girl lost nearly all of her vision within 10 days of receiving the second
course of her vaccine against the human papilloma virus (HPV), reports a
case study in the Journal of Child Neurology.
HPV vaccine is designed to prevent infection by the strains of the virus
that are responsible for the majority of cervical cancer and genital warts
The study recounts the case of a previously healthy teenage girl who developed
a headache on the left side of her head and began to lose vision in her
right eye eight days after receiving her second HPV vaccine shot. Over the
course of the following 48 hours, the pain spread across her head and she
began to lose sight in her left eye as well.
point, the girl went to the emergency room, where doctors found her vital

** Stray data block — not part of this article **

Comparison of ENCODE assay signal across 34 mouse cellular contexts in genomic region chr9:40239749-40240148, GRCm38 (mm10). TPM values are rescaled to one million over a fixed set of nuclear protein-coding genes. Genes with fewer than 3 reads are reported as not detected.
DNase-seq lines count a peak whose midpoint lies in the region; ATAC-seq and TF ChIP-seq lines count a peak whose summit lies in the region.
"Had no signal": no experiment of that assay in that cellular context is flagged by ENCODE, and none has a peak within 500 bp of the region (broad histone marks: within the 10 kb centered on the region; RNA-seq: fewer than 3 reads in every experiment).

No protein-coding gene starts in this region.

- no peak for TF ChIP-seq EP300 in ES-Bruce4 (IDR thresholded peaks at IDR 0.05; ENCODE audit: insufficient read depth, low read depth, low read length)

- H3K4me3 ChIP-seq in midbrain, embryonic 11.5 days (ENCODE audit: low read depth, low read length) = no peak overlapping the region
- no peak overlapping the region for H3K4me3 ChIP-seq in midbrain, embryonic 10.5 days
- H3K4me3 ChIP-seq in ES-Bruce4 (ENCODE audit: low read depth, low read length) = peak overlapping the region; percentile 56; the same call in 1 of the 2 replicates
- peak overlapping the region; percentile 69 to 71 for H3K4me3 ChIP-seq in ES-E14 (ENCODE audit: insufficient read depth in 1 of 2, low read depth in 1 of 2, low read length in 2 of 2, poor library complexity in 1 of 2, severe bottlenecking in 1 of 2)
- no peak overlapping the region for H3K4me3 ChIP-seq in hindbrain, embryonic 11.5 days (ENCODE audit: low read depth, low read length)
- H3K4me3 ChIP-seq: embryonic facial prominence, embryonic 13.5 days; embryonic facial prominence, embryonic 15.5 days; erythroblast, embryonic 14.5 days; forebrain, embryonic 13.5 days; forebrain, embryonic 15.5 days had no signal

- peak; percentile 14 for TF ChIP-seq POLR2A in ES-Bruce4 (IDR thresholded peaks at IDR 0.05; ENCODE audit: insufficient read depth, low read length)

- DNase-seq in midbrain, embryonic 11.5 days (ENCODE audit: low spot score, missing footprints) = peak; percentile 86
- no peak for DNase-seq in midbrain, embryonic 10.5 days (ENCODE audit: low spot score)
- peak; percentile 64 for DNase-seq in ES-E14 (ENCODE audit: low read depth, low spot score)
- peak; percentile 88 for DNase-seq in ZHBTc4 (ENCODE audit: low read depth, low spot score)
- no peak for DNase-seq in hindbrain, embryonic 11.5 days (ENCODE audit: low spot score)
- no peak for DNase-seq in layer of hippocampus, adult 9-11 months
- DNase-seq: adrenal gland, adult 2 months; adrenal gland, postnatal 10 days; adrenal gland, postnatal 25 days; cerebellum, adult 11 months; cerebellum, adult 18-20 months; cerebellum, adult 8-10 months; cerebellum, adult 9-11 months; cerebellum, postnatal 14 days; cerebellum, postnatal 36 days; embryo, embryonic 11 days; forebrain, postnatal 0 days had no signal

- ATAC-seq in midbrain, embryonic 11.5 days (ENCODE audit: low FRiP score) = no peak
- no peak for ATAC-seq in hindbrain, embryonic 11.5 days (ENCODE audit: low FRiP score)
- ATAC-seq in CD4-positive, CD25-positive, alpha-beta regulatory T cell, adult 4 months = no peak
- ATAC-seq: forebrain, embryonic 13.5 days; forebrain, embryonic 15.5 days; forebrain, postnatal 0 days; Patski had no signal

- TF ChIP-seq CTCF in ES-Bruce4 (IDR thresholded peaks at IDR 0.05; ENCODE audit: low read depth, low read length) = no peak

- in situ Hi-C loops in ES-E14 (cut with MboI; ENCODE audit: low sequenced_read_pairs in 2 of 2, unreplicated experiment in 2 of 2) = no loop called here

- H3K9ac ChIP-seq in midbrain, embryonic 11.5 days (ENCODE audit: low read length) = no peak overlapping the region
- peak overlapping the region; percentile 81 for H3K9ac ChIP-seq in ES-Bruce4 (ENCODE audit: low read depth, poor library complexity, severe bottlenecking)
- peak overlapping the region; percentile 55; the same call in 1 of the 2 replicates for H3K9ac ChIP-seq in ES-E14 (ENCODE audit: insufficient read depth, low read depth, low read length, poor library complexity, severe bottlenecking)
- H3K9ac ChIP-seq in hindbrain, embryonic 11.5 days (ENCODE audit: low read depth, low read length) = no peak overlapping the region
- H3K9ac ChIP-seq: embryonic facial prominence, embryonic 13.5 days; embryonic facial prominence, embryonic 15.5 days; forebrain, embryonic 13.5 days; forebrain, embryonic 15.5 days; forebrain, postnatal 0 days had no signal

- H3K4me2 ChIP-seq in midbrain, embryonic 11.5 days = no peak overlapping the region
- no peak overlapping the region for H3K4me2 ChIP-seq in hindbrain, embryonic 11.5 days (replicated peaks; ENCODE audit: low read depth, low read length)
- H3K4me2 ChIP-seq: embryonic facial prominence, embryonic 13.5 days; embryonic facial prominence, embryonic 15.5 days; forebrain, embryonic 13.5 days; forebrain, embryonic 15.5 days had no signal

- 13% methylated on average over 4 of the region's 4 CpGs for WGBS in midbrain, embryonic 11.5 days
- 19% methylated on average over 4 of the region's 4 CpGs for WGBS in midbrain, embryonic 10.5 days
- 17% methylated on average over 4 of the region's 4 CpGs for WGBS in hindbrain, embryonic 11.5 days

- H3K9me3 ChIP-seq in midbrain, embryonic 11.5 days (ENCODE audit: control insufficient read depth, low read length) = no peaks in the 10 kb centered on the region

signs to be normal with no indication of infection or systemic illness.
While under supervision, her vision continued to deteriorate until she was
able to identify light and movement only from the left eye, and then only
inconsistently. She reported no symptoms prior to the onset of headache
and vision loss and had not experienced any recent disease or trauma.
examination revealed demyelination in her brain and along her optic nerves.
In demyelination, characteristic of multiple sclerosis and similar diseases,
the protective myelin sheath around nerve cells degrades, leading to interrupted
months after her initial visit, the teenager had recovered from her weakness
but her vision had not improved.
the HPV vaccine is widely promoted for teenage girls, its safety and effectiveness
have primarily been tested in women over the age of 18. No evidence yet
exists that vaccination reduces rates of genital warts or cervical cancer,
or deaths from cervical cancer.
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